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Are any of my pumps grossly oversized?

ScargoScargo Member Posts: 5
Here is the latest schematic of what I plan to do. I would appreciate any comments. The drawing is to scale. I have 1" going to the Hot water heater and most of the primary and seconday is 1-1/4".I sized circulator pumps so that I have a range of 5-6-1/2 GPM on all zones.


  • ScargoScargo Member Posts: 5

    I am replacing the original boiler in my 1984 vintage house and purchased individual circulating pumps to replace the zone valves. I have seven zones of which two are new. One zone is for the new 40 gallon hot water tank, which has 1" piping. This zone will be a <10 ft. loop. I'm planning on running this directly off the primary.
    The garage zone is new and is for a 36K BTU, forced-air heater with 3/8" dia. core and 92 ft. zone loop. I haven't decided on size, but I am thinking 1/2", aluminum core PEX to feed this.
    The longest zone loop is 167 ft. (3/4" standard baseboard heat is in all of the house) for the second floor.
    MY MAIN CONCERN is the plumbing supply house recommended and sold me B&G NRF-22's for ALL the zones. My impression is that this much GPM is not a good idea for (at least)the two new zones. The supplier says for me not to be concerned. Should I be? I've heard that erosion and noise can occur if the flow rate is way too high....I calculate that I am at 3 to 4X on five of seven zones....based on 4 GPM as ideal for the 3/4" stuff and 8 GPM for 1".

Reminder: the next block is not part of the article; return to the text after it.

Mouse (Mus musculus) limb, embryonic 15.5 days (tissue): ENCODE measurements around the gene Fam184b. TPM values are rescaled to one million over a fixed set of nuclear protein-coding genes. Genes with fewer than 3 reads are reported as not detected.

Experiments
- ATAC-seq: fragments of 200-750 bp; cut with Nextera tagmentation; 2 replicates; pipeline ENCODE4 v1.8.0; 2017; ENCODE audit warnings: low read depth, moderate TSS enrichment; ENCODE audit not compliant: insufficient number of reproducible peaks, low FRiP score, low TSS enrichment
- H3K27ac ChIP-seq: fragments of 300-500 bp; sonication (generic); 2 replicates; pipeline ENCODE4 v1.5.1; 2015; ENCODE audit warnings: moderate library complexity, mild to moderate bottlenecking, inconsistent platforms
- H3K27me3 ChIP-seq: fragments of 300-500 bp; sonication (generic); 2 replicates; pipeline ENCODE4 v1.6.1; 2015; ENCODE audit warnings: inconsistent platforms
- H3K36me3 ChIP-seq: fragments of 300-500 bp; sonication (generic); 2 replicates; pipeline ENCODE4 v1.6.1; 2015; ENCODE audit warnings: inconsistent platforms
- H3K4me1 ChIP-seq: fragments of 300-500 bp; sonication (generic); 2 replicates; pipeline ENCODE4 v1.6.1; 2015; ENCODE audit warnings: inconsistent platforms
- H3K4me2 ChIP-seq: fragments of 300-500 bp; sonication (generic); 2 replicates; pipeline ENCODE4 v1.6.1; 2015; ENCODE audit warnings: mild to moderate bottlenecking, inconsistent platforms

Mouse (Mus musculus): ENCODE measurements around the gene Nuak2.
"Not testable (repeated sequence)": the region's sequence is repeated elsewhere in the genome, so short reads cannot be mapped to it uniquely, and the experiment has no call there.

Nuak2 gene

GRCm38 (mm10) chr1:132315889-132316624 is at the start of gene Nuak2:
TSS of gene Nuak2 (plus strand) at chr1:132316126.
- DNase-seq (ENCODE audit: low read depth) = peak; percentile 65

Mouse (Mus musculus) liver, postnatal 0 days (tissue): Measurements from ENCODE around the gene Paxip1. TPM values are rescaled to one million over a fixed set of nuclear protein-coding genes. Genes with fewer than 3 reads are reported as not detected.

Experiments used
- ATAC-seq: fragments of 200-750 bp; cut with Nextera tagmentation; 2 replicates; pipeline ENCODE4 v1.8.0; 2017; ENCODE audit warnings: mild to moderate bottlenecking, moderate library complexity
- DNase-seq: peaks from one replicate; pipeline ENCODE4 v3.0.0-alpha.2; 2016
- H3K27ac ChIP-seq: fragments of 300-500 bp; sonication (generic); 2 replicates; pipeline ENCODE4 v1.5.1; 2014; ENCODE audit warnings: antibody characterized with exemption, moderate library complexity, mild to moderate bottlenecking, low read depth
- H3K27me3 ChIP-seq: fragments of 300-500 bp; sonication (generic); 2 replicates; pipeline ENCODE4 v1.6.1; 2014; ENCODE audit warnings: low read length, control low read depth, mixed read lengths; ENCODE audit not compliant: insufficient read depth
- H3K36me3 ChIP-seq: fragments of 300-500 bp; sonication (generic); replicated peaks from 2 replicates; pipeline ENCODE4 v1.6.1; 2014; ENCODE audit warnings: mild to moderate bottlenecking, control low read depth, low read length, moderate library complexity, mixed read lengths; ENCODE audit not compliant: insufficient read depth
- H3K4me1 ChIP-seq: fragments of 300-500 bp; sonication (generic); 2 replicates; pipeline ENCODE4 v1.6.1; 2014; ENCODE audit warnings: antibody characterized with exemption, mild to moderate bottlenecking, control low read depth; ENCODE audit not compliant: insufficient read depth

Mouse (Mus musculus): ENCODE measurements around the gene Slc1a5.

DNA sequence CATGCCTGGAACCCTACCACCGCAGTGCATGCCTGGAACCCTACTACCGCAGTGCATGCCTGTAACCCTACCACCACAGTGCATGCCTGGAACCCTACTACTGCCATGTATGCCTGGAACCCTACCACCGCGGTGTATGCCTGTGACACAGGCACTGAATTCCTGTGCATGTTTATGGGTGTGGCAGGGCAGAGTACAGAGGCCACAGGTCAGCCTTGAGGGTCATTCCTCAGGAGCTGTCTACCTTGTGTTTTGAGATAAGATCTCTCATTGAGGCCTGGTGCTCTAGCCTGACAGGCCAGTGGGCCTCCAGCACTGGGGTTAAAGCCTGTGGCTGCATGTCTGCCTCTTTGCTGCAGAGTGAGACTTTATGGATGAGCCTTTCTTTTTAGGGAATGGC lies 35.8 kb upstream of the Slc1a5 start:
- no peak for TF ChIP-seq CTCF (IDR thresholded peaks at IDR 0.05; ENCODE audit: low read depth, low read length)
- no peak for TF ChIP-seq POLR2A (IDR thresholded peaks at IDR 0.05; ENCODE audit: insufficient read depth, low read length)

I have a 4,500 SF house and am installing a Slant Fin, Eutectic EC-10,net rating of 132K BTU, oil-fired boiler and plan on installing a 1-1/4" (primary) and secondary circulation style system. I plan on upgrading to the optional Thermatic control at some point. The supplier is reluctant to down-size (and exchange) any pumps, though they are still in the box.

  • Yes, the NRF-22s would [appear] to be HIDEOUSLY oversized--not only for the zones you specified, but likely for ALL zones. Even the NRF-9F/LW [appears] to be grossly oversized...
  • scottscott Member Posts: 38
    Sounds like overkill

    I like your choice of boiler. I have heard this boiler live fire and it is VERY quiet! Quietest boiler on the marketplace I think! And very efficient!

    As for the pumps, I would return them and install the Grundfos SuperBrute pump.It has 3 Speed versatility to match any application. Also carries a 3 year warranty, has a built in flow check for a labor saver and, like your boiler, they are also VERY quiet!
  • Like This Little Feller

    Sweetest little unit goin.
    I'd do one circ. with seven zone valves.
  • scottscott Member Posts: 38

    Cool pic! I like it!

    Is it quiet with the NX, I heard it with a Riello
  • ScargoScargo Member Posts: 5
    I'd like to make it work with pumps

    I agree that zone valves might make more sense (at least money-wise) but I am way down the road for that, unless it is TOTALLY impractical. I would like to find the appropriate pumps and go forward with my design unless I am compounding a bad situation and only making it worse. I've already purchased a three and a four zone panel for the pumps. I've done all the measuring and calculating and I think my numbers are good. Head and subsequent flow rates for the zones with the NRF-22 pump are as follows:
    1: 9' head=8 GPM
    2: 7' head=12.5 GPM
    3: 5.3' head=14 GPM
    4: 6.3' head=13 GPM
    5: 10' head=7 GPM
    6: 8.5' head=10 GPM
    7: 4.1'/16 GPM